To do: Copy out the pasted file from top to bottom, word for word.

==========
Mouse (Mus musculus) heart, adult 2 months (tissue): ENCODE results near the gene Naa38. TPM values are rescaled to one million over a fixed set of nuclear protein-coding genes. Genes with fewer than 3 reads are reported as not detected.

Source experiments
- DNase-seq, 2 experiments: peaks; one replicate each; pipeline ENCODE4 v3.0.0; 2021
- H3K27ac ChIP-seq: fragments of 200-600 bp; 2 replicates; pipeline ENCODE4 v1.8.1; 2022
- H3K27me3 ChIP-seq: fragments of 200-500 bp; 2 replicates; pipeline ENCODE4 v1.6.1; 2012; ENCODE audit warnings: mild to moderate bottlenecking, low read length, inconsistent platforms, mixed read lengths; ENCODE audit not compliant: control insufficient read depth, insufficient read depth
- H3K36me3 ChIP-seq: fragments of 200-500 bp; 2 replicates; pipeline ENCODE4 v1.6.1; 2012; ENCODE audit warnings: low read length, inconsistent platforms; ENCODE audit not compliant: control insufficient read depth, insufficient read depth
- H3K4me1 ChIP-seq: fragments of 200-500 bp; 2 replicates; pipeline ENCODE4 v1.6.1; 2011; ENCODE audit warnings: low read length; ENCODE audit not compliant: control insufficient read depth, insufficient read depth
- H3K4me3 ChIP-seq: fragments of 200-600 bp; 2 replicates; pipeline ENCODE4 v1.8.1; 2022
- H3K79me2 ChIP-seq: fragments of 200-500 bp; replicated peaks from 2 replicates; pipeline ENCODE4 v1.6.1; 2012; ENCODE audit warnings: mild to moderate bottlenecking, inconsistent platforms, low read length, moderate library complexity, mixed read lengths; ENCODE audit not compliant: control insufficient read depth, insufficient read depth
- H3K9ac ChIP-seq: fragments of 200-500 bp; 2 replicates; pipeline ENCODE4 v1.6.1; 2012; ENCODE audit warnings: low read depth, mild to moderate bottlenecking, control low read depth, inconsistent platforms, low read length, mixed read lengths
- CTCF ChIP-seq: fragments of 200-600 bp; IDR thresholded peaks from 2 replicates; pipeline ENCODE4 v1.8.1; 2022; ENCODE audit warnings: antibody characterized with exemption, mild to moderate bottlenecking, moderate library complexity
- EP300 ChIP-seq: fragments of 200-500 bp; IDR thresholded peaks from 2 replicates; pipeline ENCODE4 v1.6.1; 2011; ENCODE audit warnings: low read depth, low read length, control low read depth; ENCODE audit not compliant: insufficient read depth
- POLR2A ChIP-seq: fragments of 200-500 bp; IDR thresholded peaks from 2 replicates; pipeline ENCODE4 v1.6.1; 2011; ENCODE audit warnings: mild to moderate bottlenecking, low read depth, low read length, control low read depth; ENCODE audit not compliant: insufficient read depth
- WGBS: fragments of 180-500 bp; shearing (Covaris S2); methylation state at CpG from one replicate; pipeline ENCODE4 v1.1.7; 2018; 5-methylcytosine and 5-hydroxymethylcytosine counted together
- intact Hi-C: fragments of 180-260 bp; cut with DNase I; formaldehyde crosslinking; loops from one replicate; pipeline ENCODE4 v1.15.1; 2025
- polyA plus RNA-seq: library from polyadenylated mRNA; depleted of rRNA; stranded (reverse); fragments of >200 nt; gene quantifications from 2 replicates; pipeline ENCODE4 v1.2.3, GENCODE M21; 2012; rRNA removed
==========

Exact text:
Mouse (Mus musculus) heart, adult 2 months (tissue): ENCODE results near the gene Naa38. TPM values are rescaled to one million over a fixed set of nuclear protein-coding genes. Genes with fewer than 3 reads are reported as not detected.

Source experiments
- DNase-seq, 2 experiments: peaks; one replicate each; pipeline ENCODE4 v3.0.0; 2021
- H3K27ac ChIP-seq: fragments of 200-600 bp; 2 replicates; pipeline ENCODE4 v1.8.1; 2022
- H3K27me3 ChIP-seq: fragments of 200-500 bp; 2 replicates; pipeline ENCODE4 v1.6.1; 2012; ENCODE audit warnings: mild to moderate bottlenecking, low read length, inconsistent platforms, mixed read lengths; ENCODE audit not compliant: control insufficient read depth, insufficient read depth
- H3K36me3 ChIP-seq: fragments of 200-500 bp; 2 replicates; pipeline ENCODE4 v1.6.1; 2012; ENCODE audit warnings: low read length, inconsistent platforms; ENCODE audit not compliant: control insufficient read depth, insufficient read depth
- H3K4me1 ChIP-seq: fragments of 200-500 bp; 2 replicates; pipeline ENCODE4 v1.6.1; 2011; ENCODE audit warnings: low read length; ENCODE audit not compliant: control insufficient read depth, insufficient read depth
- H3K4me3 ChIP-seq: fragments of 200-600 bp; 2 replicates; pipeline ENCODE4 v1.8.1; 2022
- H3K79me2 ChIP-seq: fragments of 200-500 bp; replicated peaks from 2 replicates; pipeline ENCODE4 v1.6.1; 2012; ENCODE audit warnings: mild to moderate bottlenecking, inconsistent platforms, low read length, moderate library complexity, mixed read lengths; ENCODE audit not compliant: control insufficient read depth, insufficient read depth
- H3K9ac ChIP-seq: fragments of 200-500 bp; 2 replicates; pipeline ENCODE4 v1.6.1; 2012; ENCODE audit warnings: low read depth, mild to moderate bottlenecking, control low read depth, inconsistent platforms, low read length, mixed read lengths
- CTCF ChIP-seq: fragments of 200-600 bp; IDR thresholded peaks from 2 replicates; pipeline ENCODE4 v1.8.1; 2022; ENCODE audit warnings: antibody characterized with exemption, mild to moderate bottlenecking, moderate library complexity
- EP300 ChIP-seq: fragments of 200-500 bp; IDR thresholded peaks from 2 replicates; pipeline ENCODE4 v1.6.1; 2011; ENCODE audit warnings: low read depth, low read length, control low read depth; ENCODE audit not compliant: insufficient read depth
- POLR2A ChIP-seq: fragments of 200-500 bp; IDR thresholded peaks from 2 replicates; pipeline ENCODE4 v1.6.1; 2011; ENCODE audit warnings: mild to moderate bottlenecking, low read depth, low read length, control low read depth; ENCODE audit not compliant: insufficient read depth
- WGBS: fragments of 180-500 bp; shearing (Covaris S2); methylation state at CpG from one replicate; pipeline ENCODE4 v1.1.7; 2018; 5-methylcytosine and 5-hydroxymethylcytosine counted together
- intact Hi-C: fragments of 180-260 bp; cut with DNase I; formaldehyde crosslinking; loops from one replicate; pipeline ENCODE4 v1.15.1; 2025
- polyA plus RNA-seq: library from polyadenylated mRNA; depleted of rRNA; stranded (reverse); fragments of >200 nt; gene quantifications from 2 replicates; pipeline ENCODE4 v1.2.3, GENCODE M21; 2012; rRNA removed